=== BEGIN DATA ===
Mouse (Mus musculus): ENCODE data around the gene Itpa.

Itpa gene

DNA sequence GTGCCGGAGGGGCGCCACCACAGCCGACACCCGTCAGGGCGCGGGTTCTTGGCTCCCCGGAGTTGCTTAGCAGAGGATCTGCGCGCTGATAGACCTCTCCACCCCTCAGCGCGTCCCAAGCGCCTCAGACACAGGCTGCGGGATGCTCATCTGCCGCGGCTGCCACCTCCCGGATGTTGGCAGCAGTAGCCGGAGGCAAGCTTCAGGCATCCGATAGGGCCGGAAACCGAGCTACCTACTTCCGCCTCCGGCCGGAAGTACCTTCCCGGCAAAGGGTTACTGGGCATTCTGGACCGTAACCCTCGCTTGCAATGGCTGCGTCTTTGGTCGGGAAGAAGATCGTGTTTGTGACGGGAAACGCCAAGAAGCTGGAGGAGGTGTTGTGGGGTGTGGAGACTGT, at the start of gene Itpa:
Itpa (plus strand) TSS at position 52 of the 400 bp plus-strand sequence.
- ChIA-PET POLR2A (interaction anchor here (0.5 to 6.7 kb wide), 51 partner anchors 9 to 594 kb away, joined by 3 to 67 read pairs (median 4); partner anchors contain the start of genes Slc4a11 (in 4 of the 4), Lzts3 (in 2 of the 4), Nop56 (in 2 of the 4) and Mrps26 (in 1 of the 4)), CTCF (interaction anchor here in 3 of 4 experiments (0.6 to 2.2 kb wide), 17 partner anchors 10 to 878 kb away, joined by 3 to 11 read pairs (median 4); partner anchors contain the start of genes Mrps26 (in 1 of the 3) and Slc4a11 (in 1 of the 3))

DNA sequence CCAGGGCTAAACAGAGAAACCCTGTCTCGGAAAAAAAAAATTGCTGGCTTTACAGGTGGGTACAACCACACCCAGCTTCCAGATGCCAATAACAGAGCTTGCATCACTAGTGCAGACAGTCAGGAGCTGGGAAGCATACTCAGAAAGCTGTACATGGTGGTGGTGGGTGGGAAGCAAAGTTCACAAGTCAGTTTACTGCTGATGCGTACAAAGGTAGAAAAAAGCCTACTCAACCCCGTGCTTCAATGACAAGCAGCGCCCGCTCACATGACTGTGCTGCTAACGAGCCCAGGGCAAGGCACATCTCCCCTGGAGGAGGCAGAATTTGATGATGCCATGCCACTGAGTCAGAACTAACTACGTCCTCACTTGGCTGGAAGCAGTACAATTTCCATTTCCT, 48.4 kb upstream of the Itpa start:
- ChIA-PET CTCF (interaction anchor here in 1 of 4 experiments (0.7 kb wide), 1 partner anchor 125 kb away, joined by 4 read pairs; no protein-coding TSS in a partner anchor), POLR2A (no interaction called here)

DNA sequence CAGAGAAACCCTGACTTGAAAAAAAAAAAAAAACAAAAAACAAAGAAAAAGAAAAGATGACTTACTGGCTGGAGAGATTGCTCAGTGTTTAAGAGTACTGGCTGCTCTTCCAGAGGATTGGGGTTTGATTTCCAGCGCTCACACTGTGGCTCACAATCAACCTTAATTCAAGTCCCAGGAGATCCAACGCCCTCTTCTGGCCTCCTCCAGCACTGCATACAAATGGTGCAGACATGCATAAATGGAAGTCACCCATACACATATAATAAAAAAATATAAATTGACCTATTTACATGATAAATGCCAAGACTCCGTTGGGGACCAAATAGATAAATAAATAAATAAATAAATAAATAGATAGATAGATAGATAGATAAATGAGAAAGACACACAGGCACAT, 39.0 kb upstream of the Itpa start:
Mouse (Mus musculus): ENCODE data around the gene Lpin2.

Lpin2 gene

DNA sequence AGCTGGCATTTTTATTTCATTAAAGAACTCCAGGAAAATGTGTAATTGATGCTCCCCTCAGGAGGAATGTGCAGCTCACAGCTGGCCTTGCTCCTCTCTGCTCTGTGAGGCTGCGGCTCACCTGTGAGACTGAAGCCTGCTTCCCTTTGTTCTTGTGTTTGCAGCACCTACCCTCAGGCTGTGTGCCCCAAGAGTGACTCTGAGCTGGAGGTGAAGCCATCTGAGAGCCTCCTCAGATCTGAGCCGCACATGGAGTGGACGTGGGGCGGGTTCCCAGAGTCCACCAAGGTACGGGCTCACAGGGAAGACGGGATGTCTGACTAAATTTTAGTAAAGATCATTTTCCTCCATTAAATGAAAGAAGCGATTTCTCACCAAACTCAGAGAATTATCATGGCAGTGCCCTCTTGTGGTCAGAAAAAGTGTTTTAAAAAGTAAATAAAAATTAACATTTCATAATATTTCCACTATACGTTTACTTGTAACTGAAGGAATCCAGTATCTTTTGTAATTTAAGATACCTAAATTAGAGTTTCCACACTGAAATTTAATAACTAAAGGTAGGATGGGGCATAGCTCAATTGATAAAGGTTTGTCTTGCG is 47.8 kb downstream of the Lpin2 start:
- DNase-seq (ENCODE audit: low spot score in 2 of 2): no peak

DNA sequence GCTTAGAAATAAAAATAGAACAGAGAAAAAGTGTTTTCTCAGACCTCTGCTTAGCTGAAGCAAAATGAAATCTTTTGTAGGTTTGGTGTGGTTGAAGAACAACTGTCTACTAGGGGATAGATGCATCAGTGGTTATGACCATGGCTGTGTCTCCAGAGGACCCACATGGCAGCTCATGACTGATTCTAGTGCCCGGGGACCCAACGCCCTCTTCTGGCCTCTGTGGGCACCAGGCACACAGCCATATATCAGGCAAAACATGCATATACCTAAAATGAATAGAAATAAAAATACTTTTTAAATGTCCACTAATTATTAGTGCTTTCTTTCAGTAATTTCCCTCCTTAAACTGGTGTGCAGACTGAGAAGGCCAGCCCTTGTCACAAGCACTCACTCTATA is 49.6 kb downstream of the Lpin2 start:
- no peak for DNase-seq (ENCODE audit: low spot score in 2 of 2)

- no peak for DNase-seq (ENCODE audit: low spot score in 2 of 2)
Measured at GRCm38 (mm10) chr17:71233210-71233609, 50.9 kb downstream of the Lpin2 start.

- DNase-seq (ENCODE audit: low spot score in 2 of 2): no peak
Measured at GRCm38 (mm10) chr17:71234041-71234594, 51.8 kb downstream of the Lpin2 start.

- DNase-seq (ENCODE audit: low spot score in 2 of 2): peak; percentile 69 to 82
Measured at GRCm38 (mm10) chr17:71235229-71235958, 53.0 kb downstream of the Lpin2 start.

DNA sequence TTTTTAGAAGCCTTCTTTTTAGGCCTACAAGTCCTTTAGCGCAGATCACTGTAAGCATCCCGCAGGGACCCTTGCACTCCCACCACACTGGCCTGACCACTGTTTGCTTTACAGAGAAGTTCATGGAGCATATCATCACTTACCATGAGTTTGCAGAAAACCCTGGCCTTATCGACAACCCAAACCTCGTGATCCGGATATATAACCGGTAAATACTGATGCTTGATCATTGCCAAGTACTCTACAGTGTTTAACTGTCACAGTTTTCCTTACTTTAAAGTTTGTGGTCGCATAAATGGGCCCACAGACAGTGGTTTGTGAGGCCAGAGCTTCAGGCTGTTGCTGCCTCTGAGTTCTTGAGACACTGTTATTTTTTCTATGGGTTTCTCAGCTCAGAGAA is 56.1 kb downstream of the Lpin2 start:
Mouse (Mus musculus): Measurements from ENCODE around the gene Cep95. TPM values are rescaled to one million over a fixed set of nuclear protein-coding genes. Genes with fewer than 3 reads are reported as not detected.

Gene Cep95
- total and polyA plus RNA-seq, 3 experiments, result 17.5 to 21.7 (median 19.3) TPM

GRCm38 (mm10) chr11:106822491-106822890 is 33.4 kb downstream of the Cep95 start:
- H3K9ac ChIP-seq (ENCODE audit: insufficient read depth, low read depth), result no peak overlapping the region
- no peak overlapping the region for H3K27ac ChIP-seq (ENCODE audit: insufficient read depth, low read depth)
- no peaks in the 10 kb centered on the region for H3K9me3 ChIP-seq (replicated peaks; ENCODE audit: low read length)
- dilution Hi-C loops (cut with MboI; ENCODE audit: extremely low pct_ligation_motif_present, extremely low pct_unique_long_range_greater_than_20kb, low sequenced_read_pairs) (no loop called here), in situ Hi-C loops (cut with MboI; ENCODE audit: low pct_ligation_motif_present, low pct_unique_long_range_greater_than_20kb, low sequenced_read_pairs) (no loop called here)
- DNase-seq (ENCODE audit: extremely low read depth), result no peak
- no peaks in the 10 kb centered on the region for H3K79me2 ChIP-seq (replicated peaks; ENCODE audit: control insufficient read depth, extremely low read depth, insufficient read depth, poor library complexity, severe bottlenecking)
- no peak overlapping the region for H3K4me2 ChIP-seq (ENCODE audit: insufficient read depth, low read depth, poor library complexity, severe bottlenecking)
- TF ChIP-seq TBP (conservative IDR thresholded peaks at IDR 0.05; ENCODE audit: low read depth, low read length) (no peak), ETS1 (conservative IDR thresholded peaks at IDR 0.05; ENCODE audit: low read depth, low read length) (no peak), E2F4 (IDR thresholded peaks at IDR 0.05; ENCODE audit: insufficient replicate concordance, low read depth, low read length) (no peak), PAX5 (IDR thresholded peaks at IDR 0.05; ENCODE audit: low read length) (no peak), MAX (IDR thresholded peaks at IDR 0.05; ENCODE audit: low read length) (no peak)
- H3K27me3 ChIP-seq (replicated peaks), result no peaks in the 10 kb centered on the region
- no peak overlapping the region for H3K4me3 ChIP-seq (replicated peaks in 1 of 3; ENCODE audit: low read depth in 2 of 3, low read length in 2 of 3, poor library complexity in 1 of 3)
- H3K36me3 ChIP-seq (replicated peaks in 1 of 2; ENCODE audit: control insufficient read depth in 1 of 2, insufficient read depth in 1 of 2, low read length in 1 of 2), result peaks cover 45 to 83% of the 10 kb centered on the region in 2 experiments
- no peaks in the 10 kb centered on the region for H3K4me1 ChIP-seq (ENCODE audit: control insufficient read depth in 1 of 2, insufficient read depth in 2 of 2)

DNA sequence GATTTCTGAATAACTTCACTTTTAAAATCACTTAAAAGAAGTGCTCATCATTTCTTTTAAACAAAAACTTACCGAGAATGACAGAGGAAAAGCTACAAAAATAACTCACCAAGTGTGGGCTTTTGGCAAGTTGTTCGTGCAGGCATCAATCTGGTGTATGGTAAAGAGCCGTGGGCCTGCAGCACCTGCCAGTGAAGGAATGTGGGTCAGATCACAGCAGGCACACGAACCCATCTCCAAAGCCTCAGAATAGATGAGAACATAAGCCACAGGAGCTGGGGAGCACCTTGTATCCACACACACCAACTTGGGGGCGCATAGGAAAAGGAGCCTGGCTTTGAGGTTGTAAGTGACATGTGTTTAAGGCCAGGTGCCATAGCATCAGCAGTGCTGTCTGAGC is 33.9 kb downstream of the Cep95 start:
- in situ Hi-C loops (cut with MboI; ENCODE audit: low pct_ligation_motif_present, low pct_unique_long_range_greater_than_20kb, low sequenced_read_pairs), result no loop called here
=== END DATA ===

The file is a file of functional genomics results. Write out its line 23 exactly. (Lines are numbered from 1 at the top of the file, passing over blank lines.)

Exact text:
Gene Cep95